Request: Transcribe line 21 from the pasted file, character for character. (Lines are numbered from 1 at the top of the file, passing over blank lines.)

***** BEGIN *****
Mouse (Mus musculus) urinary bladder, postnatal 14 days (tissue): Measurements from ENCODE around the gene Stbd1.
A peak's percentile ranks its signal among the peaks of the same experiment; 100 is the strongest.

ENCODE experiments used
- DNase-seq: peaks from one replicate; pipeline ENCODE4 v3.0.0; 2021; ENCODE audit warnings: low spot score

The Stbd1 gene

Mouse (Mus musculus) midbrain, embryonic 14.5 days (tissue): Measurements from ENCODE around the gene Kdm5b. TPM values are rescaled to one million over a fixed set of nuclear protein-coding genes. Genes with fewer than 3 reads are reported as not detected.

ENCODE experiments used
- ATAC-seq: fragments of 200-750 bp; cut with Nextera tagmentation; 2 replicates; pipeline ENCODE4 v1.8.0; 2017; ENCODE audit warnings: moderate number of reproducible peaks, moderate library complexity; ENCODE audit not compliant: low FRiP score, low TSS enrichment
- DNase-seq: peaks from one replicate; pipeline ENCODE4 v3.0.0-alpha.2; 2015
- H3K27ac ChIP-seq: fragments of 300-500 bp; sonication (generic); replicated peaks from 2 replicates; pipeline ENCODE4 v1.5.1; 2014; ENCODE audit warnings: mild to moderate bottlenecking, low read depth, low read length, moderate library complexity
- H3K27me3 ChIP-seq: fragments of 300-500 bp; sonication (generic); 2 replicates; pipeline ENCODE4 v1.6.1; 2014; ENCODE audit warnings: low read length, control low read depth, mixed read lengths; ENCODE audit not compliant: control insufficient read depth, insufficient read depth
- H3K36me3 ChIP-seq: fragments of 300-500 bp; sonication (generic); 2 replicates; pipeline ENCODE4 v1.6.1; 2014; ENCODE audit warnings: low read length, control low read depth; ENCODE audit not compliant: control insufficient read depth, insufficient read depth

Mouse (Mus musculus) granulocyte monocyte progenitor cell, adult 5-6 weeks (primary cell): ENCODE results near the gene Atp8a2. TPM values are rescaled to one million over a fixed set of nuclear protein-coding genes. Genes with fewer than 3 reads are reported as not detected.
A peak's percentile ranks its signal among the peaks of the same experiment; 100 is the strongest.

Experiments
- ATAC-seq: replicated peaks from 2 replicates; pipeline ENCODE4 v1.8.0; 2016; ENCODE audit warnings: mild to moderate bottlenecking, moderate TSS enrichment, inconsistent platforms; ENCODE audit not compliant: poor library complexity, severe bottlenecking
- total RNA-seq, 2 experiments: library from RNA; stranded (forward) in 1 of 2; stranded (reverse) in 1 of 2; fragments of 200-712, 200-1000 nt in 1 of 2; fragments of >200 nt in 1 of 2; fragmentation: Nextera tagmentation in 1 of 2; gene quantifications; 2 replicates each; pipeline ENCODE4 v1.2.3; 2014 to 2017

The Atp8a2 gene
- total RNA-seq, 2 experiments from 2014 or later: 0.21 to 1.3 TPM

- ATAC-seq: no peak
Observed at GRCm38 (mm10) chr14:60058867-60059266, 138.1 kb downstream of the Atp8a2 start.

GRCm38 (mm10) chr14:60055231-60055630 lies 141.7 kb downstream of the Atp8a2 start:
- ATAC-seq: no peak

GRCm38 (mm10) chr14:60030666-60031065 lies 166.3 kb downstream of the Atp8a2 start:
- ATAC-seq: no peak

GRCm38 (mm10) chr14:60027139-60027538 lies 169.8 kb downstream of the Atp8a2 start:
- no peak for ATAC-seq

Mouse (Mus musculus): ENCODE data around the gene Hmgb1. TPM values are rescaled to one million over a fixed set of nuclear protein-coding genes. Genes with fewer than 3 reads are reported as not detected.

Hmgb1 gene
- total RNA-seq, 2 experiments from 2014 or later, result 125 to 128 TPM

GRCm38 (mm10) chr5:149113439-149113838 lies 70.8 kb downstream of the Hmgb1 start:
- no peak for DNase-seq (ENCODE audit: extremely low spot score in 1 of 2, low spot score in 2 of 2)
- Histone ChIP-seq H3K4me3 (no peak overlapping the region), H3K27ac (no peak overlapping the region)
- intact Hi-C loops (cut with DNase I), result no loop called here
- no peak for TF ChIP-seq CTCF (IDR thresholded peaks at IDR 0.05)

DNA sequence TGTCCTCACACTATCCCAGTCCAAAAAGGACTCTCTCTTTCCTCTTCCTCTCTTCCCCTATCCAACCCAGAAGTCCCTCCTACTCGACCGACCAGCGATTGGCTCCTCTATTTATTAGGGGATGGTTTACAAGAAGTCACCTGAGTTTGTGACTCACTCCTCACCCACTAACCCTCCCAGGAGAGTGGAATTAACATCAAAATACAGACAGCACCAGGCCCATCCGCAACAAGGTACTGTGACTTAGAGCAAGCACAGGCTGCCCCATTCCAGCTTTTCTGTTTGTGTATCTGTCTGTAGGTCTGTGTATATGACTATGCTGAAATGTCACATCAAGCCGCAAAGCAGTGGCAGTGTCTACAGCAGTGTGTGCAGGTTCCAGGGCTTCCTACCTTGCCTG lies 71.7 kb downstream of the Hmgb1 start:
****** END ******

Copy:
Observed at GRCm38 (mm10) chr14:60058867-60059266, 138.1 kb downstream of the Atp8a2 start.